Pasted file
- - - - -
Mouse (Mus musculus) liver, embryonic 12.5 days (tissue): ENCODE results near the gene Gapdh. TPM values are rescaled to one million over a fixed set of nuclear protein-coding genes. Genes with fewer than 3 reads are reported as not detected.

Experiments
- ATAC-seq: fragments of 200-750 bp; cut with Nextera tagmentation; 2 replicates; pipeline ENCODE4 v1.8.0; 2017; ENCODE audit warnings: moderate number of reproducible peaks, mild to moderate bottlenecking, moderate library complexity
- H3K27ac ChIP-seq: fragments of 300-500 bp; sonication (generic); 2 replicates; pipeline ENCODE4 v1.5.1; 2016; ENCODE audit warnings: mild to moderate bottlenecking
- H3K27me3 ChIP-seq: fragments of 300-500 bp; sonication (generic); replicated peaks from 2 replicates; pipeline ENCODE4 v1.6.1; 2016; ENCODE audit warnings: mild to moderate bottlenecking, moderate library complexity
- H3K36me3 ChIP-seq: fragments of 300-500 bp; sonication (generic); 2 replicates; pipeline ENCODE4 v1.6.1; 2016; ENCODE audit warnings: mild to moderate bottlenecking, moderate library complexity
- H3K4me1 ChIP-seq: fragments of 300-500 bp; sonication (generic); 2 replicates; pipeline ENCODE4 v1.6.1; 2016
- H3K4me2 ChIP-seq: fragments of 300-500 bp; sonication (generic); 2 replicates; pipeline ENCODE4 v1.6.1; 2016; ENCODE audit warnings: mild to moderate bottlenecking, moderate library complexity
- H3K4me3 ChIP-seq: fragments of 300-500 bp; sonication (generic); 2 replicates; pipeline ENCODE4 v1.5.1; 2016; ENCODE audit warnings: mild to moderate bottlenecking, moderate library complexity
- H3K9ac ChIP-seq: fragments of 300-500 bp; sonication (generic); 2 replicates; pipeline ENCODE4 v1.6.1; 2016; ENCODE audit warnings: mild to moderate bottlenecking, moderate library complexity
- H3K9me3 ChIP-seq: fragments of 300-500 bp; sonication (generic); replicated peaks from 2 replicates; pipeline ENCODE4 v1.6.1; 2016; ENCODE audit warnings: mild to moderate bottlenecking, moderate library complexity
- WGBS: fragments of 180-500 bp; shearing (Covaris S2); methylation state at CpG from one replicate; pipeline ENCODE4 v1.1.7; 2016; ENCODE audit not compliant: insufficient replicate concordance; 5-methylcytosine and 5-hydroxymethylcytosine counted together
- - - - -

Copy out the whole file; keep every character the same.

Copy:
Mouse (Mus musculus) liver, embryonic 12.5 days (tissue): ENCODE results near the gene Gapdh. TPM values are rescaled to one million over a fixed set of nuclear protein-coding genes. Genes with fewer than 3 reads are reported as not detected.

Experiments
- ATAC-seq: fragments of 200-750 bp; cut with Nextera tagmentation; 2 replicates; pipeline ENCODE4 v1.8.0; 2017; ENCODE audit warnings: moderate number of reproducible peaks, mild to moderate bottlenecking, moderate library complexity
- H3K27ac ChIP-seq: fragments of 300-500 bp; sonication (generic); 2 replicates; pipeline ENCODE4 v1.5.1; 2016; ENCODE audit warnings: mild to moderate bottlenecking
- H3K27me3 ChIP-seq: fragments of 300-500 bp; sonication (generic); replicated peaks from 2 replicates; pipeline ENCODE4 v1.6.1; 2016; ENCODE audit warnings: mild to moderate bottlenecking, moderate library complexity
- H3K36me3 ChIP-seq: fragments of 300-500 bp; sonication (generic); 2 replicates; pipeline ENCODE4 v1.6.1; 2016; ENCODE audit warnings: mild to moderate bottlenecking, moderate library complexity
- H3K4me1 ChIP-seq: fragments of 300-500 bp; sonication (generic); 2 replicates; pipeline ENCODE4 v1.6.1; 2016
- H3K4me2 ChIP-seq: fragments of 300-500 bp; sonication (generic); 2 replicates; pipeline ENCODE4 v1.6.1; 2016; ENCODE audit warnings: mild to moderate bottlenecking, moderate library complexity
- H3K4me3 ChIP-seq: fragments of 300-500 bp; sonication (generic); 2 replicates; pipeline ENCODE4 v1.5.1; 2016; ENCODE audit warnings: mild to moderate bottlenecking, moderate library complexity
- H3K9ac ChIP-seq: fragments of 300-500 bp; sonication (generic); 2 replicates; pipeline ENCODE4 v1.6.1; 2016; ENCODE audit warnings: mild to moderate bottlenecking, moderate library complexity
- H3K9me3 ChIP-seq: fragments of 300-500 bp; sonication (generic); replicated peaks from 2 replicates; pipeline ENCODE4 v1.6.1; 2016; ENCODE audit warnings: mild to moderate bottlenecking, moderate library complexity
- WGBS: fragments of 180-500 bp; shearing (Covaris S2); methylation state at CpG from one replicate; pipeline ENCODE4 v1.1.7; 2016; ENCODE audit not compliant: insufficient replicate concordance; 5-methylcytosine and 5-hydroxymethylcytosine counted together